"Mrs. X was not only getting our daughter ready for Kindergarten, she was preparing us, her parents, as well."

By Natalie Thomas
The author, Natalie, with her daughter.
Jennifer Lavelle

"Oh, she has Mrs. X? Good luck!"

When my daughter, Lilly, started school at 28 months, the decision about where to send her and whom she would learn from was not an easy one. We went back and forth about whether she should stay at her play space for their bridge program or whether she should attend an actual, accredited preschool. Did a toddler really need someone with a Master's degree? Should we be spending that much money on a few hours a day? We tortured ourselves with the decision the way in which parents with older children debate college choices. And, she was 2!

Ultimately, we decided on the accredited preschool and we couldn't have picked a better place. Lilly was looked after, nurtured, and doted on. We were as well. We received daily emails with tons of photos, explanations, quotes... Every day at drop off and pick up, there was an in-depth conversation about funny things she said or an upset moment she may have had. There was hand-holding and hugs and I'm not talking about my two-year-old! The teachers coddled us, mom and dad, too.

Then we moved and enrolled Lilly in a similarly sweet, yet more traditional nursery school. After touring several, this felt like a healthy marriage between our old comfort zone and the perfect preparatory place for Kindergarten. The rooms were bright and cheerful, the director was lovely, and the teachers we met were adorable.

Shortly after, my husband and I attended an event at the end of the current school year to meet some teachers and parents of her incoming class. Meeting Lilly's new teacher was my sole, slightly obsessive mission: Say hello, get to know and suck up to the woman she'd spend all year with. We waited patiently, pretending to be in casual conversation with each other while inching closer. Finally, there was a break in the conversation and we made our move. But, no sooner could I get out that Lilly would be in her class than she excused herself. 30 seconds. That was it. We were snubbed by our child's preschool teacher at a cocktail party.

It wasn't exactly the big embrace and "tell me all about her" I was expecting. Wounded, I wondered if we'd made a mistake. Where were my twenty-three-year-old, eager, supportive teachers from our old school? Mama needed a hug.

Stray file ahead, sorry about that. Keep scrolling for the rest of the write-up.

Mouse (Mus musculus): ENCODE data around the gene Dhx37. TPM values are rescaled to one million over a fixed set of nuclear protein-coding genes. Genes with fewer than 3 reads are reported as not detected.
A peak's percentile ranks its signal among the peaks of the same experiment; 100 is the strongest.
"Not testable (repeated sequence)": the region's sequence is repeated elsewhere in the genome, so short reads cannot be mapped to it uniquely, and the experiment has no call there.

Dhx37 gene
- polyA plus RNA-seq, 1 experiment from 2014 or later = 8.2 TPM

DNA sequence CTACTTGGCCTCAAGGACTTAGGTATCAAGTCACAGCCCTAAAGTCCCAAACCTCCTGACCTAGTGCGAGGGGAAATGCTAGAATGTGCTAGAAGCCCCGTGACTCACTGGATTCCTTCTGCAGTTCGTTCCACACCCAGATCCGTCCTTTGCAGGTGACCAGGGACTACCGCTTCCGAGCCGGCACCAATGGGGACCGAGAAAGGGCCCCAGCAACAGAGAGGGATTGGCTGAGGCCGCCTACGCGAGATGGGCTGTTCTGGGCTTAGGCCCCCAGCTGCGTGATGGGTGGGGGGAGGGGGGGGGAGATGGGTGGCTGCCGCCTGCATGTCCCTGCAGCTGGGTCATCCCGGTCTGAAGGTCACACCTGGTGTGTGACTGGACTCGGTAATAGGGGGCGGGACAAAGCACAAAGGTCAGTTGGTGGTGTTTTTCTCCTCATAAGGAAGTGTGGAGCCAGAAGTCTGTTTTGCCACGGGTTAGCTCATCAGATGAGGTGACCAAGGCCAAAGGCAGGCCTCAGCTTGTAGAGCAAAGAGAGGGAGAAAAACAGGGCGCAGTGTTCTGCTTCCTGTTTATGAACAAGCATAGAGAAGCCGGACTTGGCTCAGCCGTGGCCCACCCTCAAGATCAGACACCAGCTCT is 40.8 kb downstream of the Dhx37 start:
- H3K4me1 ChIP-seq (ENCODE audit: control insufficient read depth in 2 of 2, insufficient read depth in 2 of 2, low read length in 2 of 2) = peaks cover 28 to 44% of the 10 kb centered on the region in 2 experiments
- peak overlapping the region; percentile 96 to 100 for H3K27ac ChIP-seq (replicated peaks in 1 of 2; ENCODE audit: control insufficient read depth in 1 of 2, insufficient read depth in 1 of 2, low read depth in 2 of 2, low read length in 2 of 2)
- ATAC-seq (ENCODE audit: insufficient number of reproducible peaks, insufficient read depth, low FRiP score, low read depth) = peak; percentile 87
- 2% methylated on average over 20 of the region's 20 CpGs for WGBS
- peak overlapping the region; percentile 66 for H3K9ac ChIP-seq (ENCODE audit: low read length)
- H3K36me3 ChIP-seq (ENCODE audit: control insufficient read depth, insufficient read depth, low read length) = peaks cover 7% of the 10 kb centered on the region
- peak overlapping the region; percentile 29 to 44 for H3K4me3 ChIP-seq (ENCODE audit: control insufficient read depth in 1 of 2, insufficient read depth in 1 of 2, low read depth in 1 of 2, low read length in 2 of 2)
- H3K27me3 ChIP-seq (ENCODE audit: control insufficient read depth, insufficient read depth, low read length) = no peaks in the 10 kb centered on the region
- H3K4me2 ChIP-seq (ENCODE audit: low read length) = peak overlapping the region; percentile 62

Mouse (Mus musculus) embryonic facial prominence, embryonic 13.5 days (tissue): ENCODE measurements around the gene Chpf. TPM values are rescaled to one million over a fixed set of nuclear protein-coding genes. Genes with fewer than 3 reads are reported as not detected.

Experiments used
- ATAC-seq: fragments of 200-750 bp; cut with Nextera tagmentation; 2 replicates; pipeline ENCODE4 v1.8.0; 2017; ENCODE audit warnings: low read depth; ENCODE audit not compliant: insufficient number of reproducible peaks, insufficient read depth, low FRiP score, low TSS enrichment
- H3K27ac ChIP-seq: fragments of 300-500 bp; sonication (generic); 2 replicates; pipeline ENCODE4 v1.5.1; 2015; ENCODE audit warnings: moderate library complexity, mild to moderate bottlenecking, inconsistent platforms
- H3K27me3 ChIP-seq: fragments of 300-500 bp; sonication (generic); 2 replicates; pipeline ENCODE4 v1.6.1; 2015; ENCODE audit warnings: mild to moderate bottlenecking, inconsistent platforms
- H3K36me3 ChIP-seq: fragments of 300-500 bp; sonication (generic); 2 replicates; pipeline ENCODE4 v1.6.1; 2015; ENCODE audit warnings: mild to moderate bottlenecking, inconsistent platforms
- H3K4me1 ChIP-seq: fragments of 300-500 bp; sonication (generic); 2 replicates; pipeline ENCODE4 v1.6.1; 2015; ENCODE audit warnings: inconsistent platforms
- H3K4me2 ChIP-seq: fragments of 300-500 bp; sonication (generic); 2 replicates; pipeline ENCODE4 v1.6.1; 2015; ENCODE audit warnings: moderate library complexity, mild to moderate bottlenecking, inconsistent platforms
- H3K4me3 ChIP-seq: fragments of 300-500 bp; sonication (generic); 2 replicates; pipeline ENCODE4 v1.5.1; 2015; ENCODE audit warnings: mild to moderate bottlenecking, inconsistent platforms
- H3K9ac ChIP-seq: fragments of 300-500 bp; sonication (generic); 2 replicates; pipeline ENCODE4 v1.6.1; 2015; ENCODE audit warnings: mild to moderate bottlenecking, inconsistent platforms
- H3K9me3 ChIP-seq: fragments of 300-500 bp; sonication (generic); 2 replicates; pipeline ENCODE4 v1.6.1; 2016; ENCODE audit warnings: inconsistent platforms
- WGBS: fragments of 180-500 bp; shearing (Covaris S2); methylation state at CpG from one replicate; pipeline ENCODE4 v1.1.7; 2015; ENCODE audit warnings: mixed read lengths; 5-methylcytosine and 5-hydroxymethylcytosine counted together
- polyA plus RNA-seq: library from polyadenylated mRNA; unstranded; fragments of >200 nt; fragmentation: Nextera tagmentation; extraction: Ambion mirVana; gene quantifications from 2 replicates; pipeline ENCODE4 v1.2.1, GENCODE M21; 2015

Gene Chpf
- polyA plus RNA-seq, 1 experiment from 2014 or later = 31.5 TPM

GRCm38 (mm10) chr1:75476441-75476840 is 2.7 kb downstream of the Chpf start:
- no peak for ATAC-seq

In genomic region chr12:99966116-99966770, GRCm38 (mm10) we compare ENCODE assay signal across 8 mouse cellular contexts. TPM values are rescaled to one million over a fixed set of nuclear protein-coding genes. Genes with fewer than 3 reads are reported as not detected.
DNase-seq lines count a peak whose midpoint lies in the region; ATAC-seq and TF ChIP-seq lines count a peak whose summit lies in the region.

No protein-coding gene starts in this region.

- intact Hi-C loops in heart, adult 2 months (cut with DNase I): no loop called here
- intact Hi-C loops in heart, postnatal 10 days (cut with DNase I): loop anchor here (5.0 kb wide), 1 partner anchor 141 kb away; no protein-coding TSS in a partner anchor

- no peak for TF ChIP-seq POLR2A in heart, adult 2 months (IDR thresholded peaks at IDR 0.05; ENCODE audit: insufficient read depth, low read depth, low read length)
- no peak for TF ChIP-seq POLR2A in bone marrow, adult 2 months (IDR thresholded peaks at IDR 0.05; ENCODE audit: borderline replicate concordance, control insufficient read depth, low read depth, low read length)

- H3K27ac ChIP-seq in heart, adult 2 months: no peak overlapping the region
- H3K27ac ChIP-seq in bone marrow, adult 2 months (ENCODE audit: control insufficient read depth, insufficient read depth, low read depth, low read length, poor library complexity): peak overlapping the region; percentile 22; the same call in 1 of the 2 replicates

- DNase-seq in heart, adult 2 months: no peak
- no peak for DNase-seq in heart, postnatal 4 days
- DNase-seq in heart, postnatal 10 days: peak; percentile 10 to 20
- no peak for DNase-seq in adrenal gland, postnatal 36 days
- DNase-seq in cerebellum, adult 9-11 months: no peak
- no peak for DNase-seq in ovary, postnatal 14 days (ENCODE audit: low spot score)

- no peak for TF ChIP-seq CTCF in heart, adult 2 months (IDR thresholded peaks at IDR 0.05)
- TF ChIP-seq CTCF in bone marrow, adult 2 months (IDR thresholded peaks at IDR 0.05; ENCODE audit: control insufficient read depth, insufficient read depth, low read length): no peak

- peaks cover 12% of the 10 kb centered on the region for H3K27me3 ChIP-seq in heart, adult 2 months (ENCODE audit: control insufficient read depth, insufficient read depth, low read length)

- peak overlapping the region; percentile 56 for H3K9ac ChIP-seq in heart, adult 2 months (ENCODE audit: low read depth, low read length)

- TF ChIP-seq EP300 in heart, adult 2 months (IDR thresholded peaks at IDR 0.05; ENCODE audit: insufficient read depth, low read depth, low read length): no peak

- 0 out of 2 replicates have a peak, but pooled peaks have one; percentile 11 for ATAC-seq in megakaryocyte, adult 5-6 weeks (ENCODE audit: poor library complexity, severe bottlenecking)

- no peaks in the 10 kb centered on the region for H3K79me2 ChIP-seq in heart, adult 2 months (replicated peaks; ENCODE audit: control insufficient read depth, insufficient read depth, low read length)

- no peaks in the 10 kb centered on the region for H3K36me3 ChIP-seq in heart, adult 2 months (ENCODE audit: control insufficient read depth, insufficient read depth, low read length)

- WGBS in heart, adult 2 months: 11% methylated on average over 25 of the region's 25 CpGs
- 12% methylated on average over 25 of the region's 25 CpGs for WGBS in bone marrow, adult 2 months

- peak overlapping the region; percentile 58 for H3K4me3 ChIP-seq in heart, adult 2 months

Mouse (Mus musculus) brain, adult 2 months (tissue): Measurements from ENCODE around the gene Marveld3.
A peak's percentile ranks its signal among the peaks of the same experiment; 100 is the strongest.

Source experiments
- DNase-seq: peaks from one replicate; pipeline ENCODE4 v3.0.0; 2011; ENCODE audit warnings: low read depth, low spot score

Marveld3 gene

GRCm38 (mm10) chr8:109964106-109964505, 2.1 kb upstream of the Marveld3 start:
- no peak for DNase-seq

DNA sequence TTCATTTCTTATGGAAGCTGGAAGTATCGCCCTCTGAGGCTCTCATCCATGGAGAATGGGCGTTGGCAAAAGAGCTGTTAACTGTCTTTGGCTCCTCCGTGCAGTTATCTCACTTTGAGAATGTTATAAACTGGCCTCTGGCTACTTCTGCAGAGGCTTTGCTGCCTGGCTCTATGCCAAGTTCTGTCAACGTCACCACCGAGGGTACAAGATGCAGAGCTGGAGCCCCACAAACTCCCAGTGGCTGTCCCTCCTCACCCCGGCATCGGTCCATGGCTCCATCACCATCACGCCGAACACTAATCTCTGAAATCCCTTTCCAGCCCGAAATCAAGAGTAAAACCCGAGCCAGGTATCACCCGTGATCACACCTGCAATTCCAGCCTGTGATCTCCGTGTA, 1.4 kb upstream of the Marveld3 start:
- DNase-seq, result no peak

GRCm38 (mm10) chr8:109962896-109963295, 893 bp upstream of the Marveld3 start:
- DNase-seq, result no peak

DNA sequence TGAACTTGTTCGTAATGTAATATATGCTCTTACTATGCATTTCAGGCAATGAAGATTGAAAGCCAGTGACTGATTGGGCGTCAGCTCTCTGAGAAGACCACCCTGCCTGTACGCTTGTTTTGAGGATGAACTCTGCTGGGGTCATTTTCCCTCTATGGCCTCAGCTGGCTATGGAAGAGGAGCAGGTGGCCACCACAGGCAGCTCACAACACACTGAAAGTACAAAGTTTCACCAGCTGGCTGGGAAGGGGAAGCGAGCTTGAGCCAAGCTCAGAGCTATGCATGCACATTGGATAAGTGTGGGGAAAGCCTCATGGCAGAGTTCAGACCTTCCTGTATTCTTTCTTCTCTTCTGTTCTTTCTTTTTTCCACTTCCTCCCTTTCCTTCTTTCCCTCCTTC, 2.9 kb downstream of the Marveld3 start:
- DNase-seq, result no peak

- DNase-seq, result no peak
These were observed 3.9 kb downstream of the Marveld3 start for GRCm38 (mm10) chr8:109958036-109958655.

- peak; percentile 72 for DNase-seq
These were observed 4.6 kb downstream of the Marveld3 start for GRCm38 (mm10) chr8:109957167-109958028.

That summer, we set up several blind play dates so Lilly would have some familiar faces in September and, upon discussion of the upcoming year, each parent echoed the same sentiment, "Mrs. X? Yeah... She's a tough one."

Soon we received an email stating the rules for the first day of school. They were to wear sneakers, bring a backpack big enough for a full-sized folder (Bye bye monogrammed bunny bag I'd already ordered that was "preschool" size but too small for said folder!), have their name tag and say goodbye to parents at the door.

I'm sorry, what? Day 1? Where was the meet and greet? What about phase-in? No shortened, sample days?

At her previous school, she had three weeks of assist! Granted, it was a bit much. After week two, we were both ready but, selfishly, I loved getting to go in with her for part of the day, seeing her interact, snapping some photos.

Surely, since she was new to the school, an exception would be made? The other kids were now entering their third year there but what about the transplant?

A firm no. One hug, a quick goodbye. That's it. See you at pickup.

I was prepared for panic. It didn't help that, upon seeing my daughter for the first time, Mrs. X replied, "What is that face?"

But, to my surprise, Lilly confidently walked into her classroom after a swift goodbye.

At pickup, she was all smiles, declaring, "I had a great first day!"

Later that week, when I relayed that she was a little nervous to use the big girl bathroom by herself, Mrs. X shot back, "Well, it doesn't help that she wears rompers, Mom!"

Noted. Needless to say, she's never worn a romper to school again.

But, after that first friction, where it was abundantly clear we were not in Coddlesville anymore, it was all uphill. In fact, we came to love her teacher. She may be a bit rough around the edges but she's a softie at heart, who genuinely cares about the children and their education. And, we saw vast improvements in our daughter.

Lilly listens, at least better than she did. She takes direction. Her attention span is far greater. Her ability to use her words and convey her feelings has significantly increased as has her writing, spelling, Spanish and overall knowledge. And her confidence that she <sob> doesn't need Mommy or Daddy to do things for her and that she can accomplish them herself has been the greatest gift. Mrs. X whipped my child and everyone else's into shape. There's no doubt that it's by design that she serves the 4's. She's not only getting them ready for Kindergarten, she's preparing us, the parents, as well.

We're all better for having had the "mean" teacher. Sometimes, they're not that scary. It's the fear of the unknown, the change, the letting go and allowing your baby to become a big kid that's far more terrifying than a tough teacher ever could be.

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